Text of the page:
Research Papers:

Targeting growth hormone receptor in human melanoma cells attenuates tumor progression and epithelial mesenchymal transition via suppression of multiple oncogenic pathways

Reetobrata Basu, Shiyong Wu and John J. Kopchick _

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Oncotarget. 2017; 8:21579-21598. https://doi.org/10.18632/oncotarget.15375

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Reetobrata Basu1,2, Shiyong Wu1,2, John J. Kopchick1,2,3

1Edison Biotechnology Institute, Ohio University, Athens, Ohio, USA

2Molecular and Cell Biology Program, Ohio University, Athens, Ohio, USA

3Ohio University Heritage College of Osteopathic Medicine, Athens, Ohio, USA

Correspondence to:

John J. Kopchick, email: [email protected]

Keywords: growth hormone (GH), growth hormone receptor (GHR), melanoma, cancer, IGF-1

Received: November 04, 2016    Accepted: January 24, 2017    Published: February 16, 2017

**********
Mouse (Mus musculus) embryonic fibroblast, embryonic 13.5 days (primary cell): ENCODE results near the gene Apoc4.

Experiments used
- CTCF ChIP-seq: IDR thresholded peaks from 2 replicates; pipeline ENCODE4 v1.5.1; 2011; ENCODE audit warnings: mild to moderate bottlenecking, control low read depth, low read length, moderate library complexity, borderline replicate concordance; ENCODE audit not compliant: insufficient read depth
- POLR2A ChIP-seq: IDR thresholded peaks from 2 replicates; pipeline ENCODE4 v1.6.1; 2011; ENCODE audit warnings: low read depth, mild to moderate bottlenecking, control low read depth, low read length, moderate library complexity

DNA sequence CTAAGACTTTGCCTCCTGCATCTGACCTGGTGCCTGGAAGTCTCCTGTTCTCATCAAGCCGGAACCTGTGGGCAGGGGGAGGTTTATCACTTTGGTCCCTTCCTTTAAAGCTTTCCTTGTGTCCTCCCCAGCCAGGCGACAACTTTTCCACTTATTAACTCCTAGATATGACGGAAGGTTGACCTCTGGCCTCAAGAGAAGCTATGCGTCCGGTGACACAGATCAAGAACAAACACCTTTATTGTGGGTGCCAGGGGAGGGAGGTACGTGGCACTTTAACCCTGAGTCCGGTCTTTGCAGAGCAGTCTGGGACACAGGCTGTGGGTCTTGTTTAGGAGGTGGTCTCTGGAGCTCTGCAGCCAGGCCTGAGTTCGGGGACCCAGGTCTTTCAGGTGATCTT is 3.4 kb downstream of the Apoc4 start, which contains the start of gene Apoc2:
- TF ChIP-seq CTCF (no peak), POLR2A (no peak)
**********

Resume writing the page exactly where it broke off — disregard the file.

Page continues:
Recent reports have confirmed highest levels of growth hormone (GH) receptor (GHR) transcripts in melanoma, one of the most aggressive forms of human cancer. Yet the mechanism of GH action in melanoma remains mostly unknown. Here, using human malignant melanoma cells, we examined the effects of GH excess or siRNA mediated GHR knock-down (GHRKD) on tumor proliferation, migration and invasion. GH promoted melanoma progression while GHRKD attenuated the same. Western blot analysis revealed drastic modulation of multiple oncogenic signaling pathways (JAK2, STAT1, STAT3, STAT5, AKT, mTOR, SRC and ERK1/2) following addition of GH or GHRKD. Further, we show that GH excess upregulates expression of markers of epithelial mesenchymal transition in human melanoma, while the effects were reversed by GHRKD. Interestingly, we observed consistent expression of GH transcript in the melanoma cells as well as marked modulation of the IGF receptors and binding proteins (IGF1R, IGF2R, IR, IGFBP2, IGFBP3) and the oncogenic HGF-MET mRNA, in response to excess GH or GHRKD. Our study thus identifies the mechanistic model of GH-GHR action in human melanoma and validates it as an important pharmacological target of intervention.

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